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In today’s tight labor market, employers need to focus on caring for their employees and ensuring that they feel appreciated for what they do.
Employees need to be engaged and focused on the job for business success. Employees who are simply biding their time waiting to quit or simply taking part in the quiet quitters club cost employers valuable resources.
Recognizing What Employees Do Will Boost Morale
When employees feel like their hard work is noticed and their contributions are valued, they’re more likely to keep working hard and remain loyal to the company.
But it’s one thing for a big company with lots of resources to implement a comprehensive employee recognition program.
When you’re a small business, starting a recognition program can have its pitfalls.
You risk spending too much money or undermining morale. Here are some tips for recognizing employees.
1. Some Recognition Is More Valuable Than Money
Money stops many small business owners from implementing an employee recognition program, no matter how valuable the research says such a program can be.
But thinking that employee recognition has to involve giving out money in the form of bonuses is your first mistake.
Bonuses aren’t the only form of recognition employees want; it’s not even in the top spot.
No one’s saying people don’t like money because they do.
But Gallup’s data shows that the most meaningful and memorable recognition an employee can receive is an employee recognition award or other public praise.
Other forms of recognition can also be more meaningful than money.
Some non-monetary ways to show appreciation include giving extra time off, taking employees to lunch, investing in professional development, or giving a small, thoughtful gift.
2. Get to Know Your Employees as People
Personal gifts can be one of the most meaningful means of employee recognition at your disposal, but to make them count, you need to know what your employees value, and that means getting to know who they are as people outside of work.
Take your employees to lunch occasionally and spend the time talking with them about their lives.
Use downtime to chat about your employees’ hobbies, interests, and family life.
For instance, if an employee is a new parent, take the time to ask about the child and show interest in the new family addition.
A sincere and thoughtful gift can be small but should reflect a genuine knowledge of your employee’s likes and dislikes.
Think of a gift card to a store or restaurant they really like, tickets to see a favorite performer, or a souvenir item from their alma mater.
3. Recognize Team Efforts
If you’re thinking of rewarding someone for good performance, ensure that a person achieves those results independently.
For instance, if an employee is part of a work team, make sure the entire team gets credit for meeting team objectives.
If it was a team effort, recognize the whole team.
Nothing will undermine morale and sow discord faster than recognizing only a team leader for efforts made by an entire team.
4. Reward All Contributions
People contribute in different ways; not all outputs can be measured numerically.
Not everyone will be a top performer, but that doesn’t mean they shouldn’t feel valued and appreciated for what they can contribute.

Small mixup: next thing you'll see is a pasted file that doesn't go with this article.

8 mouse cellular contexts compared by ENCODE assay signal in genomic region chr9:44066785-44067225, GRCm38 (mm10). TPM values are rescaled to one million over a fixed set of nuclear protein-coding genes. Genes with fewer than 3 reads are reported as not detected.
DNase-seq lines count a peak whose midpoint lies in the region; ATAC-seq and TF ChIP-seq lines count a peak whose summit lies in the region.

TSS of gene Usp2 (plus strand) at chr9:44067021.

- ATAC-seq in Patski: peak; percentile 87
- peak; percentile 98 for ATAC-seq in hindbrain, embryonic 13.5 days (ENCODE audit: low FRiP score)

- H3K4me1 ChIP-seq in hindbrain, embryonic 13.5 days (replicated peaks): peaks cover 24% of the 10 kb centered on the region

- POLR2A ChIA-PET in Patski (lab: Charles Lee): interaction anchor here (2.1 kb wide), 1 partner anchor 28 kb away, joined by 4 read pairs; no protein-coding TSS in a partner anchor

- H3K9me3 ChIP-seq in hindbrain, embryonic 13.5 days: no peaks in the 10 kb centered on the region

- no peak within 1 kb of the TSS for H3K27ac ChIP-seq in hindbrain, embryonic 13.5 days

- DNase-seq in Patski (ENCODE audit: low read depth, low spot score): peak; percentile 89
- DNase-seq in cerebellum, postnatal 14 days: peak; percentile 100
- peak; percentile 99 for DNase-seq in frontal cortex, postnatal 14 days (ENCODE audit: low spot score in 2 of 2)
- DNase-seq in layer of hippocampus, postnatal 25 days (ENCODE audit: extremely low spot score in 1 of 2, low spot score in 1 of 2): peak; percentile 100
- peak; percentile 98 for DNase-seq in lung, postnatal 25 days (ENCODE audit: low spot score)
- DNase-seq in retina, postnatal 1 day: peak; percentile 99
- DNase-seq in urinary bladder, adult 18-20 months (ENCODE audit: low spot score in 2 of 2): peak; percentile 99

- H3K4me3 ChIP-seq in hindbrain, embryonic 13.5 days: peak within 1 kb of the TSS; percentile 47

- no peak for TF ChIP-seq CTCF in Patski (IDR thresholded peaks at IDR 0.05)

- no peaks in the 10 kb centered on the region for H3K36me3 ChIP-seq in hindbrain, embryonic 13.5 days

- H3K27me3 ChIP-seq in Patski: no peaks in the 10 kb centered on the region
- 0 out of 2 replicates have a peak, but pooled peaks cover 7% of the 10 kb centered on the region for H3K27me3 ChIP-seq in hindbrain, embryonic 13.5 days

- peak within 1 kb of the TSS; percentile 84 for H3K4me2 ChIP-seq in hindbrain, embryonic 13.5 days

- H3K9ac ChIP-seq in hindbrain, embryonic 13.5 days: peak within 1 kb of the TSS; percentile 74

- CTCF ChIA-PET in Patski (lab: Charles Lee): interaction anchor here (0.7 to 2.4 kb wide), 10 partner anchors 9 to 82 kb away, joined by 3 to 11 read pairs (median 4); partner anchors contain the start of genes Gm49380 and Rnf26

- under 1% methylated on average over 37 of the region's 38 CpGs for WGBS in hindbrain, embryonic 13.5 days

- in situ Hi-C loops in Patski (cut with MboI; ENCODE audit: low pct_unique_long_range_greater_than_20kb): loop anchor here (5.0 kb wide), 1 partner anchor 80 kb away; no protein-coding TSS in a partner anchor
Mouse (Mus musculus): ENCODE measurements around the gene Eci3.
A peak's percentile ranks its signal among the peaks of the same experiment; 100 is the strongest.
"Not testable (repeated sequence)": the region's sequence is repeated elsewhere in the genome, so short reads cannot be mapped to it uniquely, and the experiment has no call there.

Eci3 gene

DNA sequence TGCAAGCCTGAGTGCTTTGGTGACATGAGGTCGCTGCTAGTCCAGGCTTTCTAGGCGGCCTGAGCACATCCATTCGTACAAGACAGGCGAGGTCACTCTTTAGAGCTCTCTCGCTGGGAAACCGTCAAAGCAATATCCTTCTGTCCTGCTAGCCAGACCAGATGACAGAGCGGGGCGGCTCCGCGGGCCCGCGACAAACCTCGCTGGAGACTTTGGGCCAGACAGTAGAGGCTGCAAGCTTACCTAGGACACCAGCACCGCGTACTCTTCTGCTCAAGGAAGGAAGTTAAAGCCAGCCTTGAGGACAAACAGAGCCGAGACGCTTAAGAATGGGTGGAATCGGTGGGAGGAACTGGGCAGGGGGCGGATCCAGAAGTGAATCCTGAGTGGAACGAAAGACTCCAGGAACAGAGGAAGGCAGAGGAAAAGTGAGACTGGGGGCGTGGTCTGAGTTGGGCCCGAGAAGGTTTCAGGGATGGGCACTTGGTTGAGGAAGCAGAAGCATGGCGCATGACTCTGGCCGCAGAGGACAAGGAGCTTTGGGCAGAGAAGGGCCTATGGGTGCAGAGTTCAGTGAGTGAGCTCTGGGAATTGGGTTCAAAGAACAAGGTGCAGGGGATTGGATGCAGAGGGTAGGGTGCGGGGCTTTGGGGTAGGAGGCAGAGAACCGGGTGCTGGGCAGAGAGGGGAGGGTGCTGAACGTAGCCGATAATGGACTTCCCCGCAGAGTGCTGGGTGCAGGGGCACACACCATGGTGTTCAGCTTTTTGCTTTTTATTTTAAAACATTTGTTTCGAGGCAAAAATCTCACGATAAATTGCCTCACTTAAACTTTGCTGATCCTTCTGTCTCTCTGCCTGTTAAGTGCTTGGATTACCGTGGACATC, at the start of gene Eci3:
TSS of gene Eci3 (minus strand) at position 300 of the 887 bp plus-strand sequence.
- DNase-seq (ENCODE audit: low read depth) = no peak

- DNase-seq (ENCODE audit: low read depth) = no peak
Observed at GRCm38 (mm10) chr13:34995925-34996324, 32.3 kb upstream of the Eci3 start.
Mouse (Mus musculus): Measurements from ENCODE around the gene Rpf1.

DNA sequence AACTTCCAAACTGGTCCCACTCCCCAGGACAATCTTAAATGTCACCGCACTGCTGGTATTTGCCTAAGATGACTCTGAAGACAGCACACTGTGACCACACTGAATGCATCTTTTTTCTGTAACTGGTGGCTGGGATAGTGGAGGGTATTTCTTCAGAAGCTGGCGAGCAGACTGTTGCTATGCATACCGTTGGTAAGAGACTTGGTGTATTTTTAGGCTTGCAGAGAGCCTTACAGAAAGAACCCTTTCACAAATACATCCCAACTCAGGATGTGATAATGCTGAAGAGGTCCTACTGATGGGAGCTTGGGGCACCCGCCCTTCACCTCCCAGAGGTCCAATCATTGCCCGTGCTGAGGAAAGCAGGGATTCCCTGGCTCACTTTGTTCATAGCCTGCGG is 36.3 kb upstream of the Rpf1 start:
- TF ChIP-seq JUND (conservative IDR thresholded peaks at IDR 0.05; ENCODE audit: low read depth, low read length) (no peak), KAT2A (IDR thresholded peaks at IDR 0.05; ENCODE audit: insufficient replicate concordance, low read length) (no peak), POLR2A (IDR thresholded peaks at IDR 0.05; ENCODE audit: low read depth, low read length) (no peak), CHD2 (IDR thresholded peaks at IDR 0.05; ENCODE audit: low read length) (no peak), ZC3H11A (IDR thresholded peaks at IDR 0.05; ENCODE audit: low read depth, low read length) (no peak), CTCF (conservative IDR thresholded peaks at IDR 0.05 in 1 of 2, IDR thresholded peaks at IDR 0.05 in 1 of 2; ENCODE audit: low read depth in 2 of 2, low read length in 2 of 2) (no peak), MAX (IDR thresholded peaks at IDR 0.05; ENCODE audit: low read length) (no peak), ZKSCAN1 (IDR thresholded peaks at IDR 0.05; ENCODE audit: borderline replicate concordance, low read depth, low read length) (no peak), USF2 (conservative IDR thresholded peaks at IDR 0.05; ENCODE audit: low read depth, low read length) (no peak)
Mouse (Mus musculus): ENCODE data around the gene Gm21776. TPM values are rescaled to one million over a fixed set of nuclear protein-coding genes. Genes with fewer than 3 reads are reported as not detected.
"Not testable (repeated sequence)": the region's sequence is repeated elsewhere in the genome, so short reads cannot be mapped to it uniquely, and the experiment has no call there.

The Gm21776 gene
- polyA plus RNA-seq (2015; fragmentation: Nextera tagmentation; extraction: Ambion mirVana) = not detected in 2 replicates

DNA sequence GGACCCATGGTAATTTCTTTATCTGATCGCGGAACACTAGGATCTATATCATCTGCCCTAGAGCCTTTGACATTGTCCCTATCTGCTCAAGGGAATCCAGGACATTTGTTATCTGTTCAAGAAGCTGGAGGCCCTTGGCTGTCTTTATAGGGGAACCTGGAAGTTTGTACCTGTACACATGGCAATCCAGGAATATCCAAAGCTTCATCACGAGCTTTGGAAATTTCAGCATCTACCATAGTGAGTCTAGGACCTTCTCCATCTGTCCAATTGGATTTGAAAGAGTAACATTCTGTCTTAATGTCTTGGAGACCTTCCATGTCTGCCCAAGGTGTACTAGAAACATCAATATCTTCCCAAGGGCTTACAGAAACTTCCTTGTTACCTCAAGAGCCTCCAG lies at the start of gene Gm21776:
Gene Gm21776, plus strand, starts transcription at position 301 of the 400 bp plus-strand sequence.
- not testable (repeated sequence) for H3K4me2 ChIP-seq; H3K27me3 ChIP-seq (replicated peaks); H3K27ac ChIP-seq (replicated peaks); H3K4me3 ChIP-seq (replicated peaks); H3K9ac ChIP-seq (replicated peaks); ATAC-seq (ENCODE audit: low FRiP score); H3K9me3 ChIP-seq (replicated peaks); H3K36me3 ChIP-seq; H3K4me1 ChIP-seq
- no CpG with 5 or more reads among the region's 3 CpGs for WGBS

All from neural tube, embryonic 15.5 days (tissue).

Don’t forget to recognize those employees who are great at diffusing conflict, those who change plans last-minute to stay late and help when needed, and those whose helpfulness, cheerfulness, and kindness help boost everyone’s morale.
5. Be Deliberate With Recognition
Not only can trying to recognize too many milestones get expensive quickly, but it can also defeat the purpose of having an employee recognition program.
The more often you make a big deal out of recognizing an employee, the less meaningful it will be.
For instance, recognition should be a special occasion, not an expected daily or weekly occurrence.
That’s not to say you shouldn’t use verbal praise and thanks daily, but maybe take it easy on celebrating every work anniversary. Make a policy to focus on significant milestones instead.
Choose what types of contributions you’ll recognize carefully.
6. Make Recognition Public
Public employee awards are among the most valued forms of recognition for most employees, and a yearly awards ceremony presents a chance to publicly recognize the most valuable contributions made by employees that year.
Public praise at staff meetings is also a good idea.
Both give other employees a chance to share their congratulations and praise with their colleagues.
Whenever possible, be specific in your reasons for calling out good behavior in public so that the employee being praised and his or her colleagues know what your expectations for good performance are.
7. Make Recognition Achievable
Don’t set the bar too low either; you don’t want employees to slack off. But try to find a middle ground where recognition isn’t too easy to get, but not too hard to get either.
For instance, if you have a policy to recognize perfect attendance, an employee with a chronic health condition might never be able to achieve that recognition.
You want to give your employees something to strive for while at the same time not making them feel like they’ll never get what they’re working towards.
8. Create a Written Policy
This way, no one gets the idea that anyone else is unfairly favored, and you’ll avoid jealousy and problems with morale.
Being a small business doesn’t mean you can’t implement a successful employee recognition program.
A recognition program can be an affordable, effective way to boost productivity and foster loyalty that keeps employees working for your company for years.